DEA Issues its Final Rule on Disposal of Controlled Substances
September 30, 2014 10:43 AM
On September 9, 2014 the Disposal of Controlled Substances Final Rule was printed in the Federal Register. The rule is effective October 9, 2014. This rule governs the secure disposal of controlled substances by registrants and ultimate users. These regulations will implement the Secure and Responsible Drug Disposal Act of 2010 by expanding the options available to collect controlled substances from ultimate users for the purpose of disposal, including: Take-back events, mail-back programs, and collection receptacle locations. An ultimate user includes ‘‘a person who has lawfully obtained, and possesses, a controlled substance for his own use or for the use of a member of his household’’ (emphasis added) (21 U.S.C. 802(27)).
Accordingly, a member of the hospice patient’s household may dispose of the patient’s pharmaceutical controlled substances, but the home hospice or homecare provider cannot do so unless otherwise authorized by law - for example, under state law - to dispose of the decedent’s personal property and in cases where an ultimate user has given permission to the hospice to dispose of the medication.
The DEA encourages home hospice and other homecare providers to assist their patients, and their patients’ families, in disposing of pharmaceutical controlled substances in accordance with applicable regulations. While education is paramount, home healthcare agencies are also encouraged to partner with authorized collectors to promote or jointly conduct mail-back programs.
The Disposal Act provides that ‘‘if a person dies while lawfully in possession of a controlled substance for personal use, any person lawfully entitled to dispose of the decedent’s property may deliver the controlled substance to another person for the purpose of disposal under the same conditions as provided’’ for ultimate users (21 U.S.C. 822(g)(4)), meaning that a member of the decedent’s household can give the medications to hospice staff for disposal if that staff person is legally authorized to receive it and dispose of it. Otherwise, home hospice and homecare personnel are not authorized to receive pharmaceutical controlled substances from ultimate users for the purpose of disposal.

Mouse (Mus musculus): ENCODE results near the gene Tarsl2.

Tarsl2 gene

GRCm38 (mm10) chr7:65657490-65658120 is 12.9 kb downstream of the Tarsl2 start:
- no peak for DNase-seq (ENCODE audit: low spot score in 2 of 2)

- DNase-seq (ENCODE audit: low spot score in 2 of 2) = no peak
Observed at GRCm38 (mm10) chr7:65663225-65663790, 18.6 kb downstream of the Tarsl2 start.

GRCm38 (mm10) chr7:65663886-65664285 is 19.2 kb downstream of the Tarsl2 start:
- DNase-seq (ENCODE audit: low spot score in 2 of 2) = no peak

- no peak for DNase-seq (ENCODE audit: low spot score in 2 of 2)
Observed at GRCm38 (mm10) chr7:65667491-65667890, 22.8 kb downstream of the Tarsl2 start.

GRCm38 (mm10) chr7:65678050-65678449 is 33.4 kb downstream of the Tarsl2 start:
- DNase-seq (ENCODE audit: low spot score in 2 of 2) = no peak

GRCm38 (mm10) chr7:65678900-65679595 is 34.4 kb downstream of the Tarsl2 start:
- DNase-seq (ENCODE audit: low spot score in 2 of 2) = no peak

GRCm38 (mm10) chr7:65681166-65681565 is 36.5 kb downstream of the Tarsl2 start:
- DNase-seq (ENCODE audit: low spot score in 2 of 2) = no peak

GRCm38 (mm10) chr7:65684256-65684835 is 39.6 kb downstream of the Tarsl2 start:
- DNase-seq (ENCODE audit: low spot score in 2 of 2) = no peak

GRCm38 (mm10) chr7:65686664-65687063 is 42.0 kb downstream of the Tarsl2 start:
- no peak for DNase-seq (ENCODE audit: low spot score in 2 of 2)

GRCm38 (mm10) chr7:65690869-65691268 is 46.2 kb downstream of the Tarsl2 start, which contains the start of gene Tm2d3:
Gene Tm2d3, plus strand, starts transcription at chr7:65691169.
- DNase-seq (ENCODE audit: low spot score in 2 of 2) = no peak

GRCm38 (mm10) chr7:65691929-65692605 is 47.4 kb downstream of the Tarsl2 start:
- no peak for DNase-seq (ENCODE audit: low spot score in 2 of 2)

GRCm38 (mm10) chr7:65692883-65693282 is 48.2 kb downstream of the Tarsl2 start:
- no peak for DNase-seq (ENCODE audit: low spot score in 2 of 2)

The National Association for Home Care & Hospice (NAHC) cautions hospice and homecare providers to review their applicable state regulations as some states have rules governing the transport and disposal of controlled substances of ultimate users and to utilize these options. NAHC also alerts hospice and homecare providers that members of a decedent’s household or a patient (ultimate users) may bring unwanted controlled substances to the hospice or home care office for disposal but these office locations may not be acceptable as legal take-back or disposal sites. Again, please refer to state law in conjunction with the national Disposal of Controlled substances final rule.
Some hospices have asked about the disposal options for residents of a long term care facility (LTCF). The DEA provides options for the disposal of pharmaceutical controlled substances by a LTCF on behalf of a person who resides, or has resided, at the LTCF, regardless of whether or not that person is also receiving hospice care. The Disposal Act authorized the Attorney General to allow LTCFs to dispose of controlled substances on behalf of ultimate users who reside, or have resided, at the LTCF, in a manner determined by the Attorney General. Therefore, hospice and homecare staff should not be disposing of controlled substances for this population.